Raúl Núñez de Arenas Coronado
      --
      Linux Registered User 88736 | http://www.dervishd.net
      It's my PC and I'll cry if I want to... RAmen!
      We are waiting for 13 Feb 2009 23:31:30 +0000 ...

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    • John Thomas
      Hello, ... The terminal interprets the keypresses to make up byte sequences that it then sends to the underlying application. As you say, if you (console) are
      Message 37 of 37 , Mar 19, 2008
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        Hello,

        --- Tony Mechelynck <antoine.mechelynck@...> wrote:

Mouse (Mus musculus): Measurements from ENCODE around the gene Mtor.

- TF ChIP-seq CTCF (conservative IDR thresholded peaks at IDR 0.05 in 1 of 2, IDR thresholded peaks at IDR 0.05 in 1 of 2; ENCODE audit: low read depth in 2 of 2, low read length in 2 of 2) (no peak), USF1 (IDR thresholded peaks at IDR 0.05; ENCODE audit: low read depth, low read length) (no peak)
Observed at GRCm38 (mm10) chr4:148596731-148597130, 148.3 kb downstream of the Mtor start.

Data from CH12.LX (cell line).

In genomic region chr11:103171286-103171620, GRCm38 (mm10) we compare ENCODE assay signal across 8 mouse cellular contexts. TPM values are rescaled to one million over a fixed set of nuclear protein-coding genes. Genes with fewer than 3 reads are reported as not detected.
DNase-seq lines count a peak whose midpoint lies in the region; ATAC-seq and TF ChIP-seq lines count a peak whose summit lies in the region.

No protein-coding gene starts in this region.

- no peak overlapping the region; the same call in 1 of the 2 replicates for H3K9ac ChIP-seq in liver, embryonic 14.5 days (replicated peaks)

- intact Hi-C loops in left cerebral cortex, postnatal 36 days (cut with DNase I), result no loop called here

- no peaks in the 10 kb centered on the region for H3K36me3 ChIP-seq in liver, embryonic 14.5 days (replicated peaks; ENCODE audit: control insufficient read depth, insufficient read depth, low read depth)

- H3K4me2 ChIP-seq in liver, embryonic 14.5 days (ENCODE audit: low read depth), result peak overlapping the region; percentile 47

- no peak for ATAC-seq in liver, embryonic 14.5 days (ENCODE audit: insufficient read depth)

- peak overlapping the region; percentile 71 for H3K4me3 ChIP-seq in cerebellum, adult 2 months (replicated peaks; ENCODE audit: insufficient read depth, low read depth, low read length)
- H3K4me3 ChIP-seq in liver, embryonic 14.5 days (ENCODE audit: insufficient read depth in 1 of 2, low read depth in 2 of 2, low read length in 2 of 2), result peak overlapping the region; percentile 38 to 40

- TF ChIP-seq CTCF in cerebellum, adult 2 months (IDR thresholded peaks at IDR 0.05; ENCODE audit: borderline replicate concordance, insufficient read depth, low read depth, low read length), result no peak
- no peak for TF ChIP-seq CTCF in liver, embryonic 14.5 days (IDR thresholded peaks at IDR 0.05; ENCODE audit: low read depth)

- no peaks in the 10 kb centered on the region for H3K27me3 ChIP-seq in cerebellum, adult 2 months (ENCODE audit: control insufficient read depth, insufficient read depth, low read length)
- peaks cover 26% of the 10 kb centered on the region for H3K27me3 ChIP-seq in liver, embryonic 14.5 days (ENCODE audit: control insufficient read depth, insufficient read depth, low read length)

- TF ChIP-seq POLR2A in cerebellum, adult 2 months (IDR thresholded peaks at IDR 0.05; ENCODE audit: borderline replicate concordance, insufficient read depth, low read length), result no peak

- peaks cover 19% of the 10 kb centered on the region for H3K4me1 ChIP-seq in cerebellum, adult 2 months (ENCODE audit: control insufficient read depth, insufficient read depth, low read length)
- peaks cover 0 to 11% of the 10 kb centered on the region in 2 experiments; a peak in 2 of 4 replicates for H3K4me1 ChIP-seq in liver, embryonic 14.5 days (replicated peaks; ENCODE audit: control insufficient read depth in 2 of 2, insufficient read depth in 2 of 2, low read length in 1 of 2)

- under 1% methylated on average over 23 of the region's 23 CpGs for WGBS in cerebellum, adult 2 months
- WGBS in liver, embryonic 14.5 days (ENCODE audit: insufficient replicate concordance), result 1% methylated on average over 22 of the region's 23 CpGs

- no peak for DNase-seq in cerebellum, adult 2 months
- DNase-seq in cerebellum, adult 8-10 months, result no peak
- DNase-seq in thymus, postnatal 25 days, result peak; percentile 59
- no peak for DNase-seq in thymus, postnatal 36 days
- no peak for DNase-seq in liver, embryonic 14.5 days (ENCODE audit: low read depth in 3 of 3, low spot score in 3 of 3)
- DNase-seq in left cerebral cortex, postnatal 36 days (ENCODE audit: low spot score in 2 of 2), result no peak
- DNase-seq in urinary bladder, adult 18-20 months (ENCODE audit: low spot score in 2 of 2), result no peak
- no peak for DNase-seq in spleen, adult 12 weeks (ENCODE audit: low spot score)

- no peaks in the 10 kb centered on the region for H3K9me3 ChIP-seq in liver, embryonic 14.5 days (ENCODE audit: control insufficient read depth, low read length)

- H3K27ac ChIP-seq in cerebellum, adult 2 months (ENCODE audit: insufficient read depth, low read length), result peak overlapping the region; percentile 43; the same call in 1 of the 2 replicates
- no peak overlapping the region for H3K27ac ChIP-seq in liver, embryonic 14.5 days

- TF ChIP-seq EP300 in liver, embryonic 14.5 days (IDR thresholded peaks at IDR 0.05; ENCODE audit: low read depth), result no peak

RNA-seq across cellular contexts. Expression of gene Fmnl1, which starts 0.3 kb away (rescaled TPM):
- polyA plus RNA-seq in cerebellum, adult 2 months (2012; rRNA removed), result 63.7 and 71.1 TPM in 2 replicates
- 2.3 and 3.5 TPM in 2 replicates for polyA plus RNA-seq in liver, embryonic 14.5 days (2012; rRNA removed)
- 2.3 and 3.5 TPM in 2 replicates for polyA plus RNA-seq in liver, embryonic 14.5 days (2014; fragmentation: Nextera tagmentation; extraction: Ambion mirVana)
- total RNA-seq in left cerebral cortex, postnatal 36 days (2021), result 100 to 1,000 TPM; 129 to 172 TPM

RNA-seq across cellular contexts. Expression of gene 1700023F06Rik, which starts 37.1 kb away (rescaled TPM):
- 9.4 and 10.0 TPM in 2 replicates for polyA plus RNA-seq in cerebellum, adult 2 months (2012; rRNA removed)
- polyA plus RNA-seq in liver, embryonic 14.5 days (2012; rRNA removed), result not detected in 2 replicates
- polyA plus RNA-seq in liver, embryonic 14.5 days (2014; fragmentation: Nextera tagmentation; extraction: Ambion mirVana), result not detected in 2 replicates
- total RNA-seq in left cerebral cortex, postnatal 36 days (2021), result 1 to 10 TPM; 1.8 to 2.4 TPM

>
        > John Thomas wrote:
        > > Hello people,
        > >
        > > A little late but perhaps I could comment on this.
        > >
        > > -- QUOTED TEXT --
        > >
        > > Hi Ben :)
        > >
        > > * Ben Schmidt<mail_ben_schmidt@...> dixit:
        > >>> This is what happens on my the Linux console (the non-X terminal)
        > >>>
        > >>> ================================================ System in
        > >>> iso-8859-15 ================================================ export
        > >>> LC_ALL=es_ES.iso-8859-15 loadkeys es
        > >>>
        > >>> setmetamode bit -----------------------------> For alt not
        > >>> generate ESC vim
        > >> This explains your behaviour. Using setmetamode bit will not work with
        > >> UTF-8. I am not familiar with the command, but am sure that
        > >> setmetamode bit will be using the highest bit of a byte to signify
        > >> that the Meta key is used. Unfortunately, UTF-8 also uses this bit,